So, what are the kinds of test that you can perform ? You can use the traditional testing, since it is just normal development work with normal testing criteria. So, boundary value analysis, decision tables, test driven development and behavior driven development techniques.

There is also a set of questions that can help you to build your test scenarios, for example:

  • How does it handles valid and invalid inputs?
  • How does it cope with a wide range of input data?
  • How does it handle missing state, or existing state?
  • How does it handle error cases?
  • How does it handle security and access control?

You don’t need to test the Blockchain because the algorithms are well-established, because it is a distributed system, but the transactions still require some kind of validation. For example, you may need to check if your transaction is valid before it can be approved. There are approval authorities for different blockchains, and they must test the integrity of the transactions.

 

What is Smart Contract ?

Smart Contract is an API and defines the rules for transactions in a Blockchain network. A Smart Contract is a set of rules in the form of programmable constructs that are capable of automatically enforcing themselves when pre-defined conditions are met.

It has public functions which might be called by anyone registered on the Blockchain network. However, unlike a traditional API, a Smart Contract cannot call external web APIs.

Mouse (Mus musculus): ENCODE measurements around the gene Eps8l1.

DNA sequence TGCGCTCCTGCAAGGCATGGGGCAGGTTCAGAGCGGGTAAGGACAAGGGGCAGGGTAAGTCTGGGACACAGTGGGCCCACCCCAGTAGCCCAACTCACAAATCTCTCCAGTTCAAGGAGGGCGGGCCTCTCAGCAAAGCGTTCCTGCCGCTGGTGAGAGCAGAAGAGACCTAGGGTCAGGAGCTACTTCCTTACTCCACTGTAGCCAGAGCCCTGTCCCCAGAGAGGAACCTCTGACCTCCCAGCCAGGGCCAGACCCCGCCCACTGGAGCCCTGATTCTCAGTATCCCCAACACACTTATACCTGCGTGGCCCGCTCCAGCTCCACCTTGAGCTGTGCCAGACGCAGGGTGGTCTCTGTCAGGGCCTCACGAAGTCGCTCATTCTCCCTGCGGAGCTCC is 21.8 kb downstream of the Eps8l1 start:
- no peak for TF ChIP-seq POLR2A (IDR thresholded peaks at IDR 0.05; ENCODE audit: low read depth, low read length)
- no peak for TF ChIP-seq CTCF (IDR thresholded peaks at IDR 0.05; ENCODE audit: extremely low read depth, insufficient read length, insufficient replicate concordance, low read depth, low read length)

What do you need to know to test Ethereum Smart Contracts ?

Test automation requires that the platform being tested must have hooks so that external automated scripts can instruct the platform, observe the outcome, and verify that the outcome is what is expected. Legacy platforms in banking often do not have these hooks, and that makes automation much more difficult. When you compare smart contracts to older software used in banks, you can automate testing much earlier and much faster.

 

I will show some of the tools that you can use to perform tests on Blockchain applications:

 

Ethereum Tester

This github has a project for you to test Ethereum Blockchain Applications. You will need to clone Eth-Tester. The Eth-tester library strictly enforces some input formats and types.

 

Truffle

Truffle is one of the most popular Ethereum development frameworks and has testing functionality, it is a scaffolding framework for smart contracts used by UI builders. You have the ability to write automated tests for your contracts in both JavaScript and Solidity and get your contracts developed quickly.

Ganache

Ganache is the most-used library for testing Ethereum contracts locally. It mocks a blockchain that gives you access to accounts you can run tests, execute commands, etc.

 

Populus

By default tests run against an in-memory ethereum blockchain and as you can see here Populus supports writing contracts that are specifically for testing.

 

Manticore

Manticore is a symbolic execution tool for analysis of binaries and smart contracts. It is supported on Linux and requires Python 2.7. Ubuntu 16.04 is strongly recommended. It has a Python programming interface which can be used to implement custom analyses. You can see more about here on the wiki.